Ronnie van Hout, Feiko Beckers, Malcolm Whittaker

Apathy is not my friend

3 October3 November 2013

From 3 October – 3 November, Chapter House Lane presents ‘Apathy is not my friend’ an exhibition curated by gallery director Louise Klerks, featuring new work by Ronnie van Hout, Feiko Beckers and Malcolm Whittaker. Join us at the opening from 6-8pm, Thursday 3 October.

For the artist, the point of making can seem somewhat absurd. ‘Apathy is not my friend’, as the title suggests, signifies the artist’s resistance to the state of apathy by personifying it as unwelcome company. In this exhibition, the artists take a stance against apathy using humour as a repellent. The three artists in this exhibition use themselves as the central figure in their practice to portray this awareness.

If you accept the human situation as absurd, the only thing left is to revel in the ‘essence of human experience.’ To which end, living and making in all its forms, actions, and a reception of the illogical are key. For an artist to question why might not be the point, rather the question becomes: why not?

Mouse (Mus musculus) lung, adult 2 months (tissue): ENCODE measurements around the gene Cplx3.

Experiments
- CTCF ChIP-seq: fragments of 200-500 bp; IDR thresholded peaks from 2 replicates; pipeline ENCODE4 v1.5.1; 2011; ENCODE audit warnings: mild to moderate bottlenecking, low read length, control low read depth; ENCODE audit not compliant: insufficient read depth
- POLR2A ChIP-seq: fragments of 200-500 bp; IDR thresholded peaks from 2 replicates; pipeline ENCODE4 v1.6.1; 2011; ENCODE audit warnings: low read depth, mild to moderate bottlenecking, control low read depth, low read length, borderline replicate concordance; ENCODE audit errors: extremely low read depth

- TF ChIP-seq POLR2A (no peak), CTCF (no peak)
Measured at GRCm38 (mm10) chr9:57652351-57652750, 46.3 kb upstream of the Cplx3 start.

Dutch artist, Feiko Beckers uses video and performance to create a language of the absurd inflected with sarcasm and humour. Recurring themes of failure and the incongruous appear in everyday scenes drawn from his life. He sets up engaging tales then interrupts the narrative unexpectedly, eliciting an altered reaction from his audience.

Ronnie van Hout, a New Zealander represented locally by Kalimanrawlins, unleashes his humour on the ego, positioning himself as subject in previous sculptural works Ersatz and The Thing. His new work once again serves as a comic substitute for the self-effacing reality of an arbitrary existence.

Malcolm Whittaker is an interdisciplinary artist, writer and performer based in Sydney. He does this in solo pursuits, as a member of performance collective Team MESS and in other collaborations with artists and non-artists. Each is a process of playing within the conventions, rituals and spectacles of the everyday – seeking to close a critical distance between the work and the viewer in order to open up a shared space of experience, exchange and possibility. The material situations of these spaces range from theatre and gallery settings to site-specific and public interventions to performance lectures, walks in the park, letters in the mail and the borrowing of books from the library.